The best case scenario for the Wolves is that Wiggins and Towns become All-Stars and one or two of these “other guys” joins them as an unquestionable part of a “core” for a half dozen seasons. They don’t necessarily need to be All-Stars but they need to be bona fide NBA studs who are consistent and difficult to game plan for. There is hope that it will happen with one or two of them by what they’ve already shown and the sheer number of possibilities here.
Cause for Concern #3 – Flip’s Immunity
You would be really stretching to say that Flip has done anything below a good job as President of Basketball Operations. You might even say he’s done a great or even spectacular job of navigating the waters of Kevin Love’s unhappiness to quickly turn things around with Wiggins and Towns at the core, surrounded by not only Rubio but Muhammad, LaVine, and the rest. (Criticisms would be justified for Flip’s reckless doling out of future first rounders for players like Thad Young and Adreian Payne.) But even if we’re happy — so far — with the job he’s done in building a roster, that doesn’t mean we’re not uneasy with his unprecedented trifecta of positions:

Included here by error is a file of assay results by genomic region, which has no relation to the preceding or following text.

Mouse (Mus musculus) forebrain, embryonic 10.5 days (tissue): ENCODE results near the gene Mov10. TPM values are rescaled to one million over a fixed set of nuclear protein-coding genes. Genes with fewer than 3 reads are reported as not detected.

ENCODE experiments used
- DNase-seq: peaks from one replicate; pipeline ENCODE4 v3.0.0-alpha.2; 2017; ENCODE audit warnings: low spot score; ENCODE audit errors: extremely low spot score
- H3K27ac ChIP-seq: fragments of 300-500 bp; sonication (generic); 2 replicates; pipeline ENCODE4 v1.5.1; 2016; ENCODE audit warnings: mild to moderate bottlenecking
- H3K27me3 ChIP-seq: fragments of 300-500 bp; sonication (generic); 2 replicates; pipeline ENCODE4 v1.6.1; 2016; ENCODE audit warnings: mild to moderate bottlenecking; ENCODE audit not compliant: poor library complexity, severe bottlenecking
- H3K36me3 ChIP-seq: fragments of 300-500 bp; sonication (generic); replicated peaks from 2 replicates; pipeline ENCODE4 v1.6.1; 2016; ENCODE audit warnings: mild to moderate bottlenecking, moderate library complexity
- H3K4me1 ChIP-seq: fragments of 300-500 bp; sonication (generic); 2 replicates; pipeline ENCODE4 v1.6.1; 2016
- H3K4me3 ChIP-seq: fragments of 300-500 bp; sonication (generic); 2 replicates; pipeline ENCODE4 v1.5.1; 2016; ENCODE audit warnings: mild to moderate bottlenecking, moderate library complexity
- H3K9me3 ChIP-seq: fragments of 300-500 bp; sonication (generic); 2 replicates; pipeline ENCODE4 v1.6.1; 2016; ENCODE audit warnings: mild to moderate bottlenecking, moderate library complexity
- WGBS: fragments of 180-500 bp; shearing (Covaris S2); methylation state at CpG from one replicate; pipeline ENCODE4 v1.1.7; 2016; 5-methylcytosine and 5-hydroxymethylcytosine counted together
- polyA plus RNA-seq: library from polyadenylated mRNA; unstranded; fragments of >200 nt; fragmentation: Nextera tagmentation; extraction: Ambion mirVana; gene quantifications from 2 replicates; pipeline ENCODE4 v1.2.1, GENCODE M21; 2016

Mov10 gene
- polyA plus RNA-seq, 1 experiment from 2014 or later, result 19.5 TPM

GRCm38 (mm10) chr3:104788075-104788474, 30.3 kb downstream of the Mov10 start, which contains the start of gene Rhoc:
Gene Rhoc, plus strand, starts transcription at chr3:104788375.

What if things don’t go well on one of those levels of operation (particularly the latter two)?
If Flip’s offense continues to disregard the three-point shot and benefits of floor spacing, who is going to do something about it? What if last year’s historically-bad defense was at least in part due to coaching? Same question: who steps in to make a change?
We all know that the answer is nobody. So we’re without recourse in these circumstances and all that we can do is hope for change.
I guess that’s where hope meets concern, and a good place to wrap this one up.
Anyway, those are one man’s thoughts on where things are at with this team. Feel free to share yours in the comments.